The squid is commonly used as bait, as its distribution in the Atlantic, English Channel and North Sea means that it is plentifully available all round the coast. Cuttlefish are sometimes available but in nothing like the numbers of squid.
Advantages of squid bait
Squid is the cleanest bait to use in sea fishing as the flesh is firm, cuts cleanly and easily, and can be presented attractively in a variety of ways. Above all it keeps well, and a supply laid down in a freezer can stay perfectly fresh for two years. This applies if you follow simple rules. The squid must be thoroughly cleaned by severing the head and cutting evenly down through the centre of the body to the tail. It should then be opened and laid out flat, and the stomach removed in one easy movement. With care you can do this without bursting the ink sac which has an acid content that is irritating to human skin. Squid wings are useless as bait and can be thrown away. Finally, it needs thorough washing using two changes of fresh water, and then the bait is ready for freezing.
Squid heads make a great bait for conger, ling or any other large species, and should be frozen separately. If they are mixed in with the bodies of the squid and taken out on shore trips when small fry are the quarry, it is likely that the heads will be wasted.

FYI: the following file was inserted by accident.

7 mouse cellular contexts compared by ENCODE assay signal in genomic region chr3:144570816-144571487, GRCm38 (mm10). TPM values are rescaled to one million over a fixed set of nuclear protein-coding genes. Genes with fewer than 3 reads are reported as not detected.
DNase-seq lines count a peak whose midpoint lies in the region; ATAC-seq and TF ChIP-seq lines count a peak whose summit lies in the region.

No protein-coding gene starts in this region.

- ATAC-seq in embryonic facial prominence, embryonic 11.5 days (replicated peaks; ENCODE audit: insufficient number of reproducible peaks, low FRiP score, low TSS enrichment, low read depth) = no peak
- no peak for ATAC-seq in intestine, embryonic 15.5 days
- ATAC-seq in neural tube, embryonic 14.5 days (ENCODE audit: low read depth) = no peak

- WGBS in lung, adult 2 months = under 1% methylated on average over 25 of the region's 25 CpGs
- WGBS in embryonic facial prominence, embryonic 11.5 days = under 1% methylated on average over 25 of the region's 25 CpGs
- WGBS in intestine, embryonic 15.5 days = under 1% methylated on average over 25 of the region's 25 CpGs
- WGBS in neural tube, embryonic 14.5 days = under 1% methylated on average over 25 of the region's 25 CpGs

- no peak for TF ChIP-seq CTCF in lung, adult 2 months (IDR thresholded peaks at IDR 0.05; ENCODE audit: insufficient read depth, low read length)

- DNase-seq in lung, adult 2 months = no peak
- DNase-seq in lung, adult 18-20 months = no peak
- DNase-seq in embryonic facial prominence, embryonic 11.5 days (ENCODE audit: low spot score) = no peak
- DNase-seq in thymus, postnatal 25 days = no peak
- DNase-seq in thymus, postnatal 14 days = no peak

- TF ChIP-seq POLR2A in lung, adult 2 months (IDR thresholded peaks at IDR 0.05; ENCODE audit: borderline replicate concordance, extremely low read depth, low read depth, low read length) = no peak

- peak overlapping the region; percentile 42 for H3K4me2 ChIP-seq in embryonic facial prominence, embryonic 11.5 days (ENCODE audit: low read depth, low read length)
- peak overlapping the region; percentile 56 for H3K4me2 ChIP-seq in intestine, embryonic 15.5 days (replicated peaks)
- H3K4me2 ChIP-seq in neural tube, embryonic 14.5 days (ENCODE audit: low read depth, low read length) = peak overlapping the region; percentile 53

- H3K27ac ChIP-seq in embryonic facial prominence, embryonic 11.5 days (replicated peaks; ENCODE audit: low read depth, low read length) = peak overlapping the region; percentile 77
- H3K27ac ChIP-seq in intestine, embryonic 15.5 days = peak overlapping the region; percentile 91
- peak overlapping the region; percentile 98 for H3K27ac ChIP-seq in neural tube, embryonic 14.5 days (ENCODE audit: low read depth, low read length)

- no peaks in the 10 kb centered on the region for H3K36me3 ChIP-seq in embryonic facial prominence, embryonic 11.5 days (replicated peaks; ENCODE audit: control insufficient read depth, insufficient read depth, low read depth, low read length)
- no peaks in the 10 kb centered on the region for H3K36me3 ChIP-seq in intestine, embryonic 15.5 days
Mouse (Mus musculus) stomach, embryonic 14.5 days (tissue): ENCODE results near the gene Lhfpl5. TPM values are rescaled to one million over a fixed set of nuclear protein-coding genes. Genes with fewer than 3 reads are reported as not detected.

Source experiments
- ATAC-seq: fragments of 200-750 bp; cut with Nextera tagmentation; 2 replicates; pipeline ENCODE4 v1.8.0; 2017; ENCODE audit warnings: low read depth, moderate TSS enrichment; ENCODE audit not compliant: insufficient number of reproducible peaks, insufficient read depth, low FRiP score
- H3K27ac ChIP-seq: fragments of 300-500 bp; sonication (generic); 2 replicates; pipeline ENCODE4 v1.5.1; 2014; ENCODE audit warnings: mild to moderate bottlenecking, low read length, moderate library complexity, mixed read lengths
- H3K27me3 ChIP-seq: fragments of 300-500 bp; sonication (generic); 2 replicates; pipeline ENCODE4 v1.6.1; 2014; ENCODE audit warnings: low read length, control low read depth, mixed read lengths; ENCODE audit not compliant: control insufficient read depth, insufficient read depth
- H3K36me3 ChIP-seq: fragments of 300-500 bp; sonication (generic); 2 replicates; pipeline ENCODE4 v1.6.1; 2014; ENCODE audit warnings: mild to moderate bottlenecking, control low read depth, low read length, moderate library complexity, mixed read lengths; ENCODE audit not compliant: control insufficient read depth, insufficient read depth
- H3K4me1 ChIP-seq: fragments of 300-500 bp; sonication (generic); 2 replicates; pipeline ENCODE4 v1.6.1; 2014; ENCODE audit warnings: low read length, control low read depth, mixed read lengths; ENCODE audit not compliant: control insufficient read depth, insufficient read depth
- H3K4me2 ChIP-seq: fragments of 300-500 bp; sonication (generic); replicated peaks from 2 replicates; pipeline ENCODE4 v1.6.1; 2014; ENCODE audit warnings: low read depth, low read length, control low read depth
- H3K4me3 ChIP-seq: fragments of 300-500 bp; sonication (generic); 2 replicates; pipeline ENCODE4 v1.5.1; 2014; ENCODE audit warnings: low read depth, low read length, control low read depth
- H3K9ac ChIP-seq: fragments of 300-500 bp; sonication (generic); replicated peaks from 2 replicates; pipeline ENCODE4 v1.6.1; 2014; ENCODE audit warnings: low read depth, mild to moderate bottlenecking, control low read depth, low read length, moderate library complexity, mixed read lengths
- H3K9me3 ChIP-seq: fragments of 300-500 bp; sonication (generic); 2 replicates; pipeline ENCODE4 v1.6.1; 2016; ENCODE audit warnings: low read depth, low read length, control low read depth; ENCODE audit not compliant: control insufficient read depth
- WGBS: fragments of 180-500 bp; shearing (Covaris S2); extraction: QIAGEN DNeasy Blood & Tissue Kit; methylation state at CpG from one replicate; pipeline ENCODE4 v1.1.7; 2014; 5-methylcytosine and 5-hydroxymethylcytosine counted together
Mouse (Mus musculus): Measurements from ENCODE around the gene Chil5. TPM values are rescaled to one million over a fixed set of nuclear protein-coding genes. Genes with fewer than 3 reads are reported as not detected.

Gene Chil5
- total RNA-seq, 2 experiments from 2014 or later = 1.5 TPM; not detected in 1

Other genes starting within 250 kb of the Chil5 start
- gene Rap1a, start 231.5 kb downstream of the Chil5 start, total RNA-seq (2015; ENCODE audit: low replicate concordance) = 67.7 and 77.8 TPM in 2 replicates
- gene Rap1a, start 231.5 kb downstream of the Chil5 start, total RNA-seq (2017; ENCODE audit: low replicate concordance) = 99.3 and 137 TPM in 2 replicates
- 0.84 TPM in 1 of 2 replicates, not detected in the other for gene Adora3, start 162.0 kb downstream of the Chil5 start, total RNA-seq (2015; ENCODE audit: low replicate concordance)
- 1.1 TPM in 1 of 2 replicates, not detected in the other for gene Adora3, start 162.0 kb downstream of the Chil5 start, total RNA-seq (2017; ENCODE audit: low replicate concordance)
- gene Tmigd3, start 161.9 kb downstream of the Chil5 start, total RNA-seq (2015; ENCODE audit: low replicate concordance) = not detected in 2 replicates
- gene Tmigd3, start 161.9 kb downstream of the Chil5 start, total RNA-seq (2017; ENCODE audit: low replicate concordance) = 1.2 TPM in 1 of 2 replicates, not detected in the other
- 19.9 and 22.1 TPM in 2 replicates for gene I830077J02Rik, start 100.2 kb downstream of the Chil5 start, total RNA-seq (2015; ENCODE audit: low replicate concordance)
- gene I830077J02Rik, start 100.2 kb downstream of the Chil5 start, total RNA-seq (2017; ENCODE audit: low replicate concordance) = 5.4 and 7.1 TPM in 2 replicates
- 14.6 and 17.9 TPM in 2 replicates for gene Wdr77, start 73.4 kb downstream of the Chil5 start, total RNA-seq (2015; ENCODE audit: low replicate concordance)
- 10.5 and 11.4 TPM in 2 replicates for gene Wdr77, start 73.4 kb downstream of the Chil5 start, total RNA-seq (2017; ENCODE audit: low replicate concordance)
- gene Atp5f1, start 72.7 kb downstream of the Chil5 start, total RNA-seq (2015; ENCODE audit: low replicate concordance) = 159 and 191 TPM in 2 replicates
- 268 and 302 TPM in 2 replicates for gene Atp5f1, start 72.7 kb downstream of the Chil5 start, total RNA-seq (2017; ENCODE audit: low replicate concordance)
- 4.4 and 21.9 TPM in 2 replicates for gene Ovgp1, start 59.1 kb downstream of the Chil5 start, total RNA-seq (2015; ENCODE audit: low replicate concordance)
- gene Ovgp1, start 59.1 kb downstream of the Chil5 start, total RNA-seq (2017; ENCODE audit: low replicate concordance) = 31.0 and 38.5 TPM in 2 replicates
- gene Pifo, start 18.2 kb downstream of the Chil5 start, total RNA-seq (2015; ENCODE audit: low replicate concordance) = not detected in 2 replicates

All fish will take squid, and some species particularly relish it. Heading the list are red and black bream, which are caught in their thousands on very thin strips about 3in long offered on fine hooks to paternosters, or a single hook on a flowing trace.
Change a frayed bait
As the squid is so tough, it is possible to catch several bream on the same strip of bait. As soon as the edges show signs of fraying, however, it must be changed. Large numbers of conger eels to 100 lb are also taken on squid head, or a whole squid hooked through the body and ledgered close to a wreck or on rough ground. Similarly it is a great favourite with the ravenous ling.
A strip of squid about 10in long and lin wide cut to resemble a fish, makes a fine trolling bait for bass. Mounted on a longshanked hook and worked astern at about three knots, it will dart about in a realistic manner and soon find a taker.
The ideal bait
For shore fishing on storm beaches, squid is ideal bait as it stands up to long casting and can take any amount of battering from heavy surf. Many flatfish enthusiasts use it extensively as a bottom bait for turbot, plaice and dabs, although it has never been much good for flounder.
During the winter months, monster mackerel have a definite liking for a thin strip of squid, and give great sport on light tackle.
Squid caught on rod and line
Although most squid are obtained from commercial sources, they can be caught fairly easily on rod and line during the winter months when they shoal in vast numbers particularly at the western end of the English Channel. Between October and March they can be a problem in deep water as they snatch at baits put out for pollack and coalfish with a ‘take’ that is similar to those of both species. The similarity ends after the take however, as they let the bait go a few feet from the boat, even after making a number of powerful dives giving the impression that they are securely hooked. So back they go down to the depths.